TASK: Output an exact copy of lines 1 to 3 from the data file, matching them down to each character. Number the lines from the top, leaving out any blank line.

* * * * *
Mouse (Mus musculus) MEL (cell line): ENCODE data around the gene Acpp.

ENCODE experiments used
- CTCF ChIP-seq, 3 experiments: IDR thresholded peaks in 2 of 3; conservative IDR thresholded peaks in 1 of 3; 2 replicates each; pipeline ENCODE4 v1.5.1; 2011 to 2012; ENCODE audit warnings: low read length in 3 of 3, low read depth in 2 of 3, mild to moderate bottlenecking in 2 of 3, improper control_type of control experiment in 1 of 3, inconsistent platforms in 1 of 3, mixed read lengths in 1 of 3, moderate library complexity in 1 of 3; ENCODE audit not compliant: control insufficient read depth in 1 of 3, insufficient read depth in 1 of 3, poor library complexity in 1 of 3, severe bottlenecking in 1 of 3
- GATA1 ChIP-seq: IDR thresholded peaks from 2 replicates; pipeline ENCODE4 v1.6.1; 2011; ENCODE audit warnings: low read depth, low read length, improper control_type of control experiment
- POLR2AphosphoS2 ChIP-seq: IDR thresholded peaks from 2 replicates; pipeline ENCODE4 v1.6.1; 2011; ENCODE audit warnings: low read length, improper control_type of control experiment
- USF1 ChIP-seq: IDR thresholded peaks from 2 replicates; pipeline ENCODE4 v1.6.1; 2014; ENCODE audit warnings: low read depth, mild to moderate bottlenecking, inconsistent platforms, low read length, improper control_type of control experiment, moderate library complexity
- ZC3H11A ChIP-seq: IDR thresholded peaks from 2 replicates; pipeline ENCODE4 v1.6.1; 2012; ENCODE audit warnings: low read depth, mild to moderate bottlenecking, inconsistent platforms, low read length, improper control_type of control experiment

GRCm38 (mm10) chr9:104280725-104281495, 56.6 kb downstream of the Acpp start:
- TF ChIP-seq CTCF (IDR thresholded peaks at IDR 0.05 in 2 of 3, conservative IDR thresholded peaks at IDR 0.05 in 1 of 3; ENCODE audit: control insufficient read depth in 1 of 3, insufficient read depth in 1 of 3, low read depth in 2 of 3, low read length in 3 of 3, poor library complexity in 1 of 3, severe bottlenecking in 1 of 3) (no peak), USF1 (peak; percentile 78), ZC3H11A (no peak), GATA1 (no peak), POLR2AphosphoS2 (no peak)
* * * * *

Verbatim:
Mouse (Mus musculus) MEL (cell line): ENCODE data around the gene Acpp.

ENCODE experiments used
- CTCF ChIP-seq, 3 experiments: IDR thresholded peaks in 2 of 3; conservative IDR thresholded peaks in 1 of 3; 2 replicates each; pipeline ENCODE4 v1.5.1; 2011 to 2012; ENCODE audit warnings: low read length in 3 of 3, low read depth in 2 of 3, mild to moderate bottlenecking in 2 of 3, improper control_type of control experiment in 1 of 3, inconsistent platforms in 1 of 3, mixed read lengths in 1 of 3, moderate library complexity in 1 of 3; ENCODE audit not compliant: control insufficient read depth in 1 of 3, insufficient read depth in 1 of 3, poor library complexity in 1 of 3, severe bottlenecking in 1 of 3